A political row has exploded following a decision by Barnsley Council to appoint its only Lib Dem councillor to a job on the authority’s planning board, taken without her consent.
Coun Hannah Kitching has accepted two appointments but said she rejected a third, sitting on the planning board, following her election success for the Penistone West ward in May because it is a demanding role and she is new to the job, but insists she did not rule out stepping into the role later in her four year term.
But she was nominated and seconded for the job at a meeting of the full council, meaning she was appointed but has now said she intends to resign and will do the same again if she is re-appointed to the role next month.
Coun Kitching said she found the process “humiliating” but insisted the principle of councillors rejecting appointments to committees or boards was not unusual, citing a Lib Dem colleague at Rotherham who had done the same without repercussions.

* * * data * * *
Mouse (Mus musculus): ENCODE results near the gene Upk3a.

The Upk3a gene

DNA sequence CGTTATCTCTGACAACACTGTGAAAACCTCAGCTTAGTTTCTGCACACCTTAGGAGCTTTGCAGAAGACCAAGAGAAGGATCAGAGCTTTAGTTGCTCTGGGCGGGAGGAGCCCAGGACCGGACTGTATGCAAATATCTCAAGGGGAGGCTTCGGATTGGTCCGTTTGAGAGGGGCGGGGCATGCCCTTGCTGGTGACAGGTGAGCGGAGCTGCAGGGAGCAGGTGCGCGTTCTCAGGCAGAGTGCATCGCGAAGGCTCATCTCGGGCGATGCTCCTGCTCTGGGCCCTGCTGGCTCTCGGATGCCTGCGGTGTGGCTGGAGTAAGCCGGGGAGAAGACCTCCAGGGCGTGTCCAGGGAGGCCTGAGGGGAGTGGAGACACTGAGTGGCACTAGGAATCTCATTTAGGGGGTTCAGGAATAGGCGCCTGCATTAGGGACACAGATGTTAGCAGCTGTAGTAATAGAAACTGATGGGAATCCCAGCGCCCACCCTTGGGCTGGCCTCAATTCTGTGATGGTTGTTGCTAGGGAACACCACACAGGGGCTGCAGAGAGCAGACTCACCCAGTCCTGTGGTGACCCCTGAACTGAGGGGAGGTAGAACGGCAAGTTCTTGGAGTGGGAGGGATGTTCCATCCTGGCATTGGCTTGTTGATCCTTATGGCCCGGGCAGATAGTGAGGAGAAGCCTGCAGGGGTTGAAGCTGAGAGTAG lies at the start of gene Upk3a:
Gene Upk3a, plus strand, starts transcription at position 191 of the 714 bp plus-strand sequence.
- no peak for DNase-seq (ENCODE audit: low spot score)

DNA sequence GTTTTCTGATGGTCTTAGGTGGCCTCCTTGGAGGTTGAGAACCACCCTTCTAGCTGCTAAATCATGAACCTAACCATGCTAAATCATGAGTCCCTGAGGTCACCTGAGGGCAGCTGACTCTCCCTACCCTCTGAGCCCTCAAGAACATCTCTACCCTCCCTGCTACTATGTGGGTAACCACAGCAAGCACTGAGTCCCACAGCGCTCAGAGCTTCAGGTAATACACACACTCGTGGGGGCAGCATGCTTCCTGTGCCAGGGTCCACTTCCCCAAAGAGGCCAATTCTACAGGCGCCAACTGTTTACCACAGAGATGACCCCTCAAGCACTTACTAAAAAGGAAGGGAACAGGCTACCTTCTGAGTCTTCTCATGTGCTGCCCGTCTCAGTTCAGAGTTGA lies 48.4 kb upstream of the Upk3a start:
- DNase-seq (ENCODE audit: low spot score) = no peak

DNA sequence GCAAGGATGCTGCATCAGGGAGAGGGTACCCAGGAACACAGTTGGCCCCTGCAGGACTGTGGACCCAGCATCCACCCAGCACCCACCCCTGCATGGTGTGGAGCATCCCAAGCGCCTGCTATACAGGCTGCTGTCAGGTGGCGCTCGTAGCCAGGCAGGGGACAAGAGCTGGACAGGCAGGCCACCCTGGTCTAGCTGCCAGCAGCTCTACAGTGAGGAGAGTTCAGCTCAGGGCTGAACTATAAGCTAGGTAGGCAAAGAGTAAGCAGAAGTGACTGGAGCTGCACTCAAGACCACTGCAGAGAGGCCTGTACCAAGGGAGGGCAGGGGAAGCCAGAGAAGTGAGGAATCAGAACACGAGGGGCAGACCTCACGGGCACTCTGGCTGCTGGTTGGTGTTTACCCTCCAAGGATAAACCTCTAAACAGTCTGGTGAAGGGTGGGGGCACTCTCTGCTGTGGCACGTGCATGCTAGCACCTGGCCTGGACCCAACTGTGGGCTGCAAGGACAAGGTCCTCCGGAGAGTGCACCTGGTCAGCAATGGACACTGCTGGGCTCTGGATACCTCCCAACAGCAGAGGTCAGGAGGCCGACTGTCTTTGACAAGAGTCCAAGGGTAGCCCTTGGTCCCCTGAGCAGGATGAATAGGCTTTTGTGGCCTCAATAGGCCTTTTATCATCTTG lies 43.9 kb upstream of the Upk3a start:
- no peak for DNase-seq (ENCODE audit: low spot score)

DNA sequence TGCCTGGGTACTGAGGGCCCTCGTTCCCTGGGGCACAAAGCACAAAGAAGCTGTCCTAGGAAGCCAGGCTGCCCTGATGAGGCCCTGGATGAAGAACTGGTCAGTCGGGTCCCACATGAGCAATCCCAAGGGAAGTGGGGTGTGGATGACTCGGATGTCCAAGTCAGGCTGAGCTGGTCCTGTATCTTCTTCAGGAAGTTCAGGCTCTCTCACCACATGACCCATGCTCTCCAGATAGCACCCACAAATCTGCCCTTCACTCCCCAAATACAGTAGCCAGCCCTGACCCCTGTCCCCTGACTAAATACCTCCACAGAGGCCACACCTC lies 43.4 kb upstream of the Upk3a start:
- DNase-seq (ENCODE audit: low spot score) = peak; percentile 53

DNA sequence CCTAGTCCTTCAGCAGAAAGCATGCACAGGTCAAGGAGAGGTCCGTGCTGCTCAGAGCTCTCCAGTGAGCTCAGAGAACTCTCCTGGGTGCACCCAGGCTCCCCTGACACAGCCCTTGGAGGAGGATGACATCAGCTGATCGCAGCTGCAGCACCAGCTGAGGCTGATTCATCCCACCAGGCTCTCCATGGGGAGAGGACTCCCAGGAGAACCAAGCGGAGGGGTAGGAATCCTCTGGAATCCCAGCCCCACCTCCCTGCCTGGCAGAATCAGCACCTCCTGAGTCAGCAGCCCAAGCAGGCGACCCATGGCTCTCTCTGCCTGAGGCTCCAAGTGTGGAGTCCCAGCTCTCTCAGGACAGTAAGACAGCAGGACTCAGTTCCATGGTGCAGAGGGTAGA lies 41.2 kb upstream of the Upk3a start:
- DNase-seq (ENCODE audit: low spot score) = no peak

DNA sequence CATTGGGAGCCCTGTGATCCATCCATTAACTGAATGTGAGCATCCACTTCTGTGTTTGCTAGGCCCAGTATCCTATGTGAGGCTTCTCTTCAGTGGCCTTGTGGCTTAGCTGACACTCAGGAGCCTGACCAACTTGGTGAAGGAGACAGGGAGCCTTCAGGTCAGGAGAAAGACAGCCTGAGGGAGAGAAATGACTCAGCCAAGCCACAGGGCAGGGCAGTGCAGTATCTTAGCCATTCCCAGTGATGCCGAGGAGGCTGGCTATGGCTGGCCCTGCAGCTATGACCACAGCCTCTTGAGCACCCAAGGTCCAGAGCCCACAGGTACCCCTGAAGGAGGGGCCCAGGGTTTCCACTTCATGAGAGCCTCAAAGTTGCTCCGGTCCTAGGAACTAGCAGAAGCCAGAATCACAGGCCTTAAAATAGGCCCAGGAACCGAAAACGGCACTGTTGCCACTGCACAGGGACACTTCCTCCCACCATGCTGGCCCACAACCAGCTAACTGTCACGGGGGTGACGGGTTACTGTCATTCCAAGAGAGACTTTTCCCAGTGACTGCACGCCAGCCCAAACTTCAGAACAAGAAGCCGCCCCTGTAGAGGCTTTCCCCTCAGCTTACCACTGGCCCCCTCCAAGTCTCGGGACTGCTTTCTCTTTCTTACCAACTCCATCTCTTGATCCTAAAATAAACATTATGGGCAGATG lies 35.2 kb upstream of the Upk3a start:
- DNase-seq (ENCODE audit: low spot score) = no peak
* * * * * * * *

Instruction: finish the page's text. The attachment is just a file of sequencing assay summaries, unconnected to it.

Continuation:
She said accepting all three appointments would have left her with too little time to spend working in her ward – something she had promised residents as part of her campaign to get elected and said: “Even if what they have done is within the law, it is at best bad practice.”
However, her decision provoked a reaction from both Conservative and Labour colleagues on the council, with Conservative Coun Paul Hand-Davis told the meeting Coun Kitching had support from the other five councillors representing Penistone and invited her to “come on board, get involved, that is what we do on Barnsley Council.
“You have to stand up and be counted on the planning board. You make some difficult decisions,” he said.
Council leader Sir Steve Houghton told the meeting: “This is the first time on my council this instance has occurred and it is not something we wish to do.
“The reason we have been successful is because we do things properly. Just hold onto that principle, because for me it really does matter.
“Appointments do not require individual consent. What I don’t accept is that people can opt out from the duties for which they were elected.
“When you are elected a councillor, you are not elected as a councillor for your ward but as a councillor for the borough as a whole.
“If members decide they don’t want to do it, that is just a burden on other members.”
Legal rules mean councillors have to attend at least one meeting every six months.
Coun Sharon Howard, who proposed Coun Kitching’s appointment to the planning board, said: “Coun Kitching can take her legal advice and we will have our legal advice reaffirmed.”